That said, I do have to say that Frisch has certainly done a good job of capturing some of the most prevalent habits of modern day humanity and showcasing how ludicrous those habits can become. Psychology and religion are two common opiates of the masses and while it'd be initially easy to assume that Frisch is ridiculing them because they exist, this isn't what he's doing here. What Frisch is doing, or at least what I thought he was doing, was showing how utterly dependent people are on either practice, following them so obediently that they rarely question or challenge whether or not they're acting in ways that is ultimately healthy for either themselves or the people around them. The only person who really challenges these ideals is the eldest son Robby, as he tries to find a way to maintain the status quo even as those around him dismiss him for his actions.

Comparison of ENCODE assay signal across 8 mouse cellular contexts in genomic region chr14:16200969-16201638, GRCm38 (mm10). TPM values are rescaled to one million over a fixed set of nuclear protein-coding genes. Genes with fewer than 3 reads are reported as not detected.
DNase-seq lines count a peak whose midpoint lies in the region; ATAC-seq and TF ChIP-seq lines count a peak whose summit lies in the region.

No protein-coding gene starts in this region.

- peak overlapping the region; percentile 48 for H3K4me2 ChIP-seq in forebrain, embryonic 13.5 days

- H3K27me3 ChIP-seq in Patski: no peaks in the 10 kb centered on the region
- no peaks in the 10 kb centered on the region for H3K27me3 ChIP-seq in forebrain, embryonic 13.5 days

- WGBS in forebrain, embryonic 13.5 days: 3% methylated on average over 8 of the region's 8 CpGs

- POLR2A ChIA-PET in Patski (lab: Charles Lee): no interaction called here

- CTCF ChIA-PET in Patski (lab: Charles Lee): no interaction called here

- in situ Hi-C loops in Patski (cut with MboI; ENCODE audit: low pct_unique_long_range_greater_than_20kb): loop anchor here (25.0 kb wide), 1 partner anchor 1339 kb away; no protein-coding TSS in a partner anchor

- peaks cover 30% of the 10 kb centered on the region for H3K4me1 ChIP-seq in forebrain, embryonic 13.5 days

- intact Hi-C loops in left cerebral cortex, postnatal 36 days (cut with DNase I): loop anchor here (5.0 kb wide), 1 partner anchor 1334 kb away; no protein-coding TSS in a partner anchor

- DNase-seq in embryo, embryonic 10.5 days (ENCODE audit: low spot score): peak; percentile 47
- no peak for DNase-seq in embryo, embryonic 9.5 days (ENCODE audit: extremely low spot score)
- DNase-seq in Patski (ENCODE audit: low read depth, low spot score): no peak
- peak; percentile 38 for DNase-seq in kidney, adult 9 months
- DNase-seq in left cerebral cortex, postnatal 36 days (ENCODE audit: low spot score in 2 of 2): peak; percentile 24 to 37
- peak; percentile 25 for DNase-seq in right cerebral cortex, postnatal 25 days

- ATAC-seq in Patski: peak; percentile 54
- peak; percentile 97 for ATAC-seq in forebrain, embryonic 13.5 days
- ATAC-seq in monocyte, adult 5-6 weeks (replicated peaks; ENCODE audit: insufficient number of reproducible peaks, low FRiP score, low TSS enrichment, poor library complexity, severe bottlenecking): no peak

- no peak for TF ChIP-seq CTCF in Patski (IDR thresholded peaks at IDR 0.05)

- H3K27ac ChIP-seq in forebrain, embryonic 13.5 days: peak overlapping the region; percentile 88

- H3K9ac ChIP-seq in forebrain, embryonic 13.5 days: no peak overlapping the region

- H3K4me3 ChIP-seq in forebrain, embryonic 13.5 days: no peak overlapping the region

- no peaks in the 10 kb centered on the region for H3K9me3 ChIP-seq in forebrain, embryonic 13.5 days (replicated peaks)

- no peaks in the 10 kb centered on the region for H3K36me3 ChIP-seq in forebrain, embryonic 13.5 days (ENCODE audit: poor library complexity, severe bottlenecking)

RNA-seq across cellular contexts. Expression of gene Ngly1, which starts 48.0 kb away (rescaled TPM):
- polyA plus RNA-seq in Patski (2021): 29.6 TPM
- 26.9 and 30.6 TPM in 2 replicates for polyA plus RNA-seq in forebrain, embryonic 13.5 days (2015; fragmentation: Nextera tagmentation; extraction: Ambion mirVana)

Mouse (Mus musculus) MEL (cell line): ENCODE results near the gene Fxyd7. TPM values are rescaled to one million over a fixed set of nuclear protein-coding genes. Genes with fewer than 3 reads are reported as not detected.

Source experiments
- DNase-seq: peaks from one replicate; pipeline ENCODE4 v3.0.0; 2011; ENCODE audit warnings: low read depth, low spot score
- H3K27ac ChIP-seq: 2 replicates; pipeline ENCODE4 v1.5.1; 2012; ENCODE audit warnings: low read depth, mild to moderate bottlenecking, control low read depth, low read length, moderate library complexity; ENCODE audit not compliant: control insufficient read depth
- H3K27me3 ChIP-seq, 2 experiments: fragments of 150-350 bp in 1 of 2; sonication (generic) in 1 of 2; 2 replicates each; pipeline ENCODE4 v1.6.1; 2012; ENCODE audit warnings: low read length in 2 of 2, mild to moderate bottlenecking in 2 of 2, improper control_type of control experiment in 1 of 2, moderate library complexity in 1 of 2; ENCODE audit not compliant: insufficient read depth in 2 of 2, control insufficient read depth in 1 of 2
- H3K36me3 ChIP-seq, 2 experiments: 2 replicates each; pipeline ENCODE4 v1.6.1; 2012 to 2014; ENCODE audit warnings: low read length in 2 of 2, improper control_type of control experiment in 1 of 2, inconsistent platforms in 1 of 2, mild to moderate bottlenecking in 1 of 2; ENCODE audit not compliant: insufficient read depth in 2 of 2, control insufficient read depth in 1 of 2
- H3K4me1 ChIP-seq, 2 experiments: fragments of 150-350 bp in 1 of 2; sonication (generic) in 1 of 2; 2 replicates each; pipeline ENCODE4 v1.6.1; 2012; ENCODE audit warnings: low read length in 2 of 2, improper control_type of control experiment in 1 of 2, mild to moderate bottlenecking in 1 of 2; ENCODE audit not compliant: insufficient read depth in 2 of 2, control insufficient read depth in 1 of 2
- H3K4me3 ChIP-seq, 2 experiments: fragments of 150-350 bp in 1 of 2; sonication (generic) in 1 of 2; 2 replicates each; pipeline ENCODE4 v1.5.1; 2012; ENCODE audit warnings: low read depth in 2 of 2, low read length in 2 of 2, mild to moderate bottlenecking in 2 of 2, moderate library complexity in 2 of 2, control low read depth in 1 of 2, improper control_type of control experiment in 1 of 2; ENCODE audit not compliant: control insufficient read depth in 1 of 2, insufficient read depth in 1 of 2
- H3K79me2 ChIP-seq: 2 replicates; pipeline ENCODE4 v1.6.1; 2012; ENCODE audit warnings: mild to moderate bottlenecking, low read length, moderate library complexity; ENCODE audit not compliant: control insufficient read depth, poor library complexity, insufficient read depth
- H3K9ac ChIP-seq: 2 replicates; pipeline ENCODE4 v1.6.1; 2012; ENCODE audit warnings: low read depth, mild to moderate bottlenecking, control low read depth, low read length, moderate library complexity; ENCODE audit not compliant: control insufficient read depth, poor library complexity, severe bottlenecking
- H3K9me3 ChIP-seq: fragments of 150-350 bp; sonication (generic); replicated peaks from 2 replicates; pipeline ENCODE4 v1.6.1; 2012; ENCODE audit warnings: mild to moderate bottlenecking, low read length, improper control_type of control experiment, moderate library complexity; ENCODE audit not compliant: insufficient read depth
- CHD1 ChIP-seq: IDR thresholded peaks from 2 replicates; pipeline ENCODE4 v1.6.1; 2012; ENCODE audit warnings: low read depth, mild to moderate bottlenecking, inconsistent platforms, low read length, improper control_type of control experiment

Now before you go and start to think that Robby represents the rational mind in this work, you need to understand that Robby is also representative of an unhealthy line of thought himself. Part of the reason why everyone in the book launched into their own particular, frequently dysfunctional methods of finding self-enlightenment and happiness is because the status quo wasn't working for them. They were unhappy because they were in this unchanging world and ultimately what Robby is asking for is for them to return to that life. The only problem is that once the dam opens up and the flooding starts it's pretty much impossible to return to the way things once were, especially when the one trying to restore the prior pecking order is not the person who created said order. Still, it's hard not to share in Robby's frustration when he tries so hard to achieve success and for a brief moment gets it, only for that success to falter and leave. It's especially easy to empathize when Robby sees everyone around him seemingly become happy despite their methods having aspects that are just as toxic as the lifestyle they all left behind.